Month: July 2017

Lawnmower Man

Lawnmower Man

We’ve never had a lawn mower.  In the 10 years we’ve lived in our handy-dandy little two-story townhouse, we’ve either paid a neighborhood boy $5 to mow the lawn or got by with a weed whacker (hey, it’s a small lawn!).

Well, all the neighborhood boys have grown up now and gone off to jail, so there’s no one to mow my lawn.  And the homeowners association gets a little uptight when your grass is so tall you can lose a toddler in it.  Trust me, we have a toddler — had a toddler.  He got out a week ago.  Everytime a patch of grass moves, we throw food at it and just hope. …

Anyway, something clearly needed to be done — and I SO hate the on-your-knees-with-scissors approach to lawn care.

So enter John, stage left.

Stacy has this friend, Sue.  And her husband, John, is a tinkerer.  He especially loves fixing up old lawn mowers that people discard and then giving them away to people who need them.  And people who need them, well, them are us.

So John gave us a lawnmower.  It’s nothing fancy.  In fact, it’s partly held together with duct tape, a nice patch of which is currently plugging the hole through which rocks went flying the first time he cranked it up.

And did I mention the kill switch?  What lawnmower would be complete without a kill switch?  Except the old one didn’t work. … which is why John came into possession of the mower in the first place.  So he replaced it with a new one.  Left the old one on for pure aesthetics and plunked a brand new one on the other side of the handle.

Except it’s backwards. … well, it works backwards anyway.  “Start” is actually “stop,” and vice versa.  And that’s an important piece of information to pass on to the person to whom you’re gifting this new old lawnmower.

Imagine, if you will, a man of girth with an aversion to sweating standing out on the sidewalk yanking furiously at the pulley starter of a derelict lawn mower.  I’m telling you, I pulled and pulled, and I yanked and yanked.  I yanked until there wasn’t an ounce of yank left in me.  And that made me a southerner, I guess, ’cause I got all rednecked and redfaced and was on the verge of some serious down-home swearing, when a four-year-old child walked up to me and innocently insulted my manly pride: “Hey Mister.  You probably just need to pull it stronger like my daddy does.”

Bug-eyed, and with a vein already bulging on my forehead, it took everything within me to not throw this child back to his daddy.  “Why, I’m sure you’re right,” I seethed through clenched teeth, noticing the child’s bare feet.  “Now run along.  If this thing starts up, I don’t want it accidentally chopping your feet off.”  Actually. … well … nevermind.

I watched him traipse along and shook my head, knowing that in a couple of years he’d be mowing my lawn before going off to jail himself.

Two days later, Sue informed us that she’d forgotten to tell us about the backwards installed kill switch.  So I went outside, switched it to “Stop” and gave it another round of pulling and yanking — with my yank leaving me quicker than it had before.

I was just about to give up when my neighbor, Greg, came outside.  Himself a tinkerer, he asked about the lawnmower, and I told him everything you now know.  He fiddled with a few things and then said, “Oh.”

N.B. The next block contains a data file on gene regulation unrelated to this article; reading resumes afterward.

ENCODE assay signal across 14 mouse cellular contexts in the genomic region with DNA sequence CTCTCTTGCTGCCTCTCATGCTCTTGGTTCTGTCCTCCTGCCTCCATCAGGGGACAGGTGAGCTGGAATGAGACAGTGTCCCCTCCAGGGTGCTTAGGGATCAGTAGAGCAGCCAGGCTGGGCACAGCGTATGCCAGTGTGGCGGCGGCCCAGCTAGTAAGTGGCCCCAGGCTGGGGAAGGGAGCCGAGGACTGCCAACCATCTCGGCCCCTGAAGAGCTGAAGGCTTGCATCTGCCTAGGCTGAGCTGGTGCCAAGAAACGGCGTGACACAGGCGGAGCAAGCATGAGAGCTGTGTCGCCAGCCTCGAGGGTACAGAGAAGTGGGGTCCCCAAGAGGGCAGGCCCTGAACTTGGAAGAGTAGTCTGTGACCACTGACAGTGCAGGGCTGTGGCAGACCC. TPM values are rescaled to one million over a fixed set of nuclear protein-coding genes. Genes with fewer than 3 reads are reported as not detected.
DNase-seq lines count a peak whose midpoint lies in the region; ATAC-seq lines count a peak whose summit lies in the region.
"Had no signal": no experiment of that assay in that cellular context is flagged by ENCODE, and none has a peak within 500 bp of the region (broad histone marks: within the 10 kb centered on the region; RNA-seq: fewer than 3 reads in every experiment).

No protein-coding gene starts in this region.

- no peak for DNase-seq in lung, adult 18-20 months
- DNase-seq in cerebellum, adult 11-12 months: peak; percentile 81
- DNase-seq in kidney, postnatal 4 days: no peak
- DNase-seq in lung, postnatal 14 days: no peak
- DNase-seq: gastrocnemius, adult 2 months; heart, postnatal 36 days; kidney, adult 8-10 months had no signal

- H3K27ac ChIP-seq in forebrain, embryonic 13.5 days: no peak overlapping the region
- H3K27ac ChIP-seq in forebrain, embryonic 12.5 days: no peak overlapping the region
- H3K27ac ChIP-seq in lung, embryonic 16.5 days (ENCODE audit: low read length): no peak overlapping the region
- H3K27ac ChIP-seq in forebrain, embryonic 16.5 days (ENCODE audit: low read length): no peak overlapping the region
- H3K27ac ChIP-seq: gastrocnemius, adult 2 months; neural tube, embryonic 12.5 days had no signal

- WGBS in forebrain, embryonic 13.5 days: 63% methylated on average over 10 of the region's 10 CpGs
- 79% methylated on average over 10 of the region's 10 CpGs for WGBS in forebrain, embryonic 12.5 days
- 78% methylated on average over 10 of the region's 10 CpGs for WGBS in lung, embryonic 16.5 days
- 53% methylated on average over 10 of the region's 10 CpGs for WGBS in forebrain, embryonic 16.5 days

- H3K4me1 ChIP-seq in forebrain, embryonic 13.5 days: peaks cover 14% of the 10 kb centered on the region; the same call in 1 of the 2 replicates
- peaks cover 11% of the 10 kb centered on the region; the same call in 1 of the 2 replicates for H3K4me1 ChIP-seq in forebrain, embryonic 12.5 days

Between his two fingers he held a thick wire with a loop on the end — a loop that fit nicely over the end of the protruding spark plug.  With a drawl that betrayed the lump of skoal in his lip, he said, “Yep.  You’d have never got it started without this attached.”

Summoning every bit of strength left within me, I gave the pulley starter one mighty pull and, “Voom, vooom, vooooooom,” the mower started.

I don’t know how I found the strength to mow my lawn, but I did.  I even found enough strength to mow my neighbor’s yard as a “thank you.”

This morning, my legs hurt. … My arms hurt. … Mercy, even my fingers hurt.  But I’m happy.  We have a lawnmower. …  We have a mowed lawn. …  And we even found our toddler.

Thanks, John.

Note: Names changed to protect the innocent. … Except for Greg.  Nobody knows him anyway.

The Man with the Plan

The Man with the Plan

So I promised a plan, and I have one. This worked for me several years ago. It’ll work for me again. I maintained it for a year. Then I fell off the bandwagon. Why? Because this is the most extreme form of my eating plan. I never got around to doing one that I could maintain once I reached my target weight. That one would have been a medium-carb diet as opposed to a low-carb diet. So, I need to work on that, and I’ll post it once I have it. But enough of that. Let’s dive in!

Things you need to know

I didn’t come up with this on my own. There. I said it. I’m not a diet guru. Good heavens! Would I weigh almost 280 if I were? Anyway, that being said, my source material for this diet plan — Ugh! I hate that. “Diet Plan.” Let’s go with “Paradigm Shift” or “Eating Plan” or something else — comes from two books: Sugar Busters and Transcend.

Sugar Busters was a good book. Very readable. Easy to understand. I liked it. You’d learn a lot just from picking it up.

Transcend was fascinating. You have to look past a lot of the caveman blathering (much like you do with Paleo blogs), but the science and medical portions are well written and engaging. How does a heart attack actually happen? What starts it? Fascinating chapter. I wish I’d paid more attention to it. I might have avoided my double bypass.

Anyway, what’s done is done. Let’s move on from here to a more healthy you (and me!).

Download the Live and Flourish Eating Plan. [Update: I’ve tweaked it slightly and made a low-carb version (the original) and a moderate-carb version (which really only includes the addition of whole grain breads and pastas).]

~ Live and Flourish ~

Editor’s Note: This article was originally published on the Live and Flourish blog.